By Jeremy Schwartz
Peninsula Daily News
Want more top stories? Sign up here for daily or weekly newsletters with our top news.
However, 24th District State Sen. Jim Hargrove said he has a full day of meetings Tuesday in Olympia to continue the long march toward a finalized state 2013-2015 operating budget.
Hargrove, along with State Reps. and Sequim Democrats Steve Tharinger and Kevin Van De Wege, serves the 24th which comprises Clallam and Jefferson counties and a portion of Grays Harbor County.
Hargrove is part of what's called in Olympia the “five corners,” made of ranking legislators and budget writers from each chamber, both Democrat and Republican, and Democratic Gov. Jay Inslee.
Over the past few weeks, this group has been working with legislative staff members to review the differences between the House and Senate versions of the budget and determine where compromises need to be made.
“Tuesday will be a five corners meeting, to look at the work staff has done to line up all the assumptions in the two budgets,” Hargrove said.
After budget negotiators determine much money the operating budget has to spend — often referred to as “the size of the box” — Hargrove said the more difficult job of reconciling $1.2 billion difference between the two budgets can begin.
“It's probably the biggest divide I've seen in 29 years, and — yippy skippy — I get to be a part of trying to fix it,” Hargrove said.
The Senate majority coalition, formed before the regular session began and made up of two Democrats and the Senate's 23 Republicans, is a potential reason budget negotiations have been relatively slow this session and why a special session is needed this year, Tharinger said.
“I don't expect a lot of action until the first day of June,” Tharinger said.
Tharinger said it seems the two Senate Democrats, Rodney Tom and Tim Sheldon, crossing the aisle to make the Republican minority effectively a majority has led to a Senate with little unity, and more important, little agreement on key issues.
“Everyone [in Olympia] said it has been one of the oddest sessions they can remember and I think it's just because of the lack of cohesion in the Senate.”
Van De Wege echoed Tharinger's sentiment, saying that from early on in the session no one seemed to know what was going to happen in Senate.
“Odd or weird are words we commonly used to describe this session,” Van De Wege said. “There were lots of really interesting personalities at play, which makes it entertaining at times.”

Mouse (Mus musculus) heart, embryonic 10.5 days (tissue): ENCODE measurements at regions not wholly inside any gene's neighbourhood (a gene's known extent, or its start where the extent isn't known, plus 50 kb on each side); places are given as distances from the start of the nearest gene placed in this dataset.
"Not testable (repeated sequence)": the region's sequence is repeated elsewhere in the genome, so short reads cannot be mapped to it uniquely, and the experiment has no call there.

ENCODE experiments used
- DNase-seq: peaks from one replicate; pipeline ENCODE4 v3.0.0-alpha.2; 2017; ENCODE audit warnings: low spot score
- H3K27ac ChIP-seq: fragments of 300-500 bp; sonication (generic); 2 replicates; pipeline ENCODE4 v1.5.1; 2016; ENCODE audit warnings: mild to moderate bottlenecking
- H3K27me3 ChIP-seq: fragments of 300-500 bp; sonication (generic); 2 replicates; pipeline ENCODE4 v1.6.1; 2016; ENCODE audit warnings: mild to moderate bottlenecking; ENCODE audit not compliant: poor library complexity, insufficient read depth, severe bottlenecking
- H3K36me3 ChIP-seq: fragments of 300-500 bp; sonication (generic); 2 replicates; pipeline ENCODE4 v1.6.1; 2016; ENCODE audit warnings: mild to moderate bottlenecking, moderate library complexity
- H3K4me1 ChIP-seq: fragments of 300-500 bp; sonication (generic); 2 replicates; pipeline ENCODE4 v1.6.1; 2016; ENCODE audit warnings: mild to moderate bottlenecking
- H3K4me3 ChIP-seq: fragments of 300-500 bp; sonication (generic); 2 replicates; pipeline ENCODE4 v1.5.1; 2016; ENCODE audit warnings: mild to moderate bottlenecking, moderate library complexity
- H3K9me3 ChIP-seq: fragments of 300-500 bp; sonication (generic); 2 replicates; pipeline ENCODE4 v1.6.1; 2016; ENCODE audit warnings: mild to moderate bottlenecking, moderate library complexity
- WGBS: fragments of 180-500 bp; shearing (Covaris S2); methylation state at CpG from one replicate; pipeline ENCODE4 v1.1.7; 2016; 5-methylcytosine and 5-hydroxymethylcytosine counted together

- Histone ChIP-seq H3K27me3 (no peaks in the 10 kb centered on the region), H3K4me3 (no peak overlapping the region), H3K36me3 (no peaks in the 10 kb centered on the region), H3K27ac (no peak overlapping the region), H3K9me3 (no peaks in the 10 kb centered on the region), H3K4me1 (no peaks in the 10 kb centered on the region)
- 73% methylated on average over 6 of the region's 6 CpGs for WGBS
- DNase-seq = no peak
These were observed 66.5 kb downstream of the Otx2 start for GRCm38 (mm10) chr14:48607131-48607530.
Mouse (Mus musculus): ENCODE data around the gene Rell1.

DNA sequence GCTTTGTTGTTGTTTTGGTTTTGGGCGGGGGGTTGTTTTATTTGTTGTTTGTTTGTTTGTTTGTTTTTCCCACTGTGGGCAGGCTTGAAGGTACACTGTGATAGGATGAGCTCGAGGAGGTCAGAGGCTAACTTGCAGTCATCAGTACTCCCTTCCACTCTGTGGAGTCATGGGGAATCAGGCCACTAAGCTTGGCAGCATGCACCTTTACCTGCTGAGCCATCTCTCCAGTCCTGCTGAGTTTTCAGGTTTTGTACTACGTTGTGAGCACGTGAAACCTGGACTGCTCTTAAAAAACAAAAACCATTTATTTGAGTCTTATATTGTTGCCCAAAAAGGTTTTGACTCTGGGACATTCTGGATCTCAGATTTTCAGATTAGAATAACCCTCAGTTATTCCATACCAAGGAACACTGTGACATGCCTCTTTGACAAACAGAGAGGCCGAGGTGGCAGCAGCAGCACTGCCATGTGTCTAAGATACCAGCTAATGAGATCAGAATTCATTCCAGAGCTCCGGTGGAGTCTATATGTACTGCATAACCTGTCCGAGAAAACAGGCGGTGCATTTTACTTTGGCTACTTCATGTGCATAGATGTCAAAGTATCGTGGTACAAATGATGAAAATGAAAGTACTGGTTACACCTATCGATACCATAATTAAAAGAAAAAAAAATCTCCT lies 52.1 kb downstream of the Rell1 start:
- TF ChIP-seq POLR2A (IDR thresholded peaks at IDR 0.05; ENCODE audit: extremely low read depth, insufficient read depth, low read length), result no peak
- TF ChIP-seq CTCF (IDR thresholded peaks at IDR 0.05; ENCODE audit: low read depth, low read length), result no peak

On a personal level, Van De Wege said he's glad the piece of legislation he's been championing all session that would make CPR classes and training with automated defibrillators has been delivered to the governor's desk and will likely be signed into law this week.
However, Van De Wege's long-fought-for toxics bill, which would ban a certain type of carcinogenic flame retardants from use in most children's products, appears to be dead after members of the Republican-controlled Senate refused to convene what's called a concurrence conference.
Such a meeting would have been needed to reconcile the changes to the bill the Senate made with the House version.
The major Senate change, Van De Wege has said, was the removal of a provision that would have allowed the state Department of Ecology to review potentially harmful flame retardants before they could be used in Washington.
Van De Wege said he and colleagues tried during the last week of the regular session to propose compromises on the bill to Republican Senators, but to no avail.
“They refused to have any official meetings, and they refused to consider any of our ideas,” Van De Wege said.
The toxics bill could be brought up again in the special session starting May 13, though Van De Wege said this is far from certain.
“It might be part of the special session, but that's not a sure thing by any means,” Van De Wege said.
Tharinger said he's still working on getting into the final a budget a number of what are called budget provisos that started off this session as Tharinger-sponsored bills.
These include a provision that would give more money from the state to sole community hospitals, which include Olympic Medical Center, and a language that would provide money for a special committee to meet and study over the next two years the needs of the state's growing older-than-65 population.
“I'm hopeful that those will get done,” Tharinger said.
“But all that is up in the air until probably the first of June.”
Reporter Jeremy Schwartz can be reached at 360-452-2345, ext. 5074, or at email@example.com.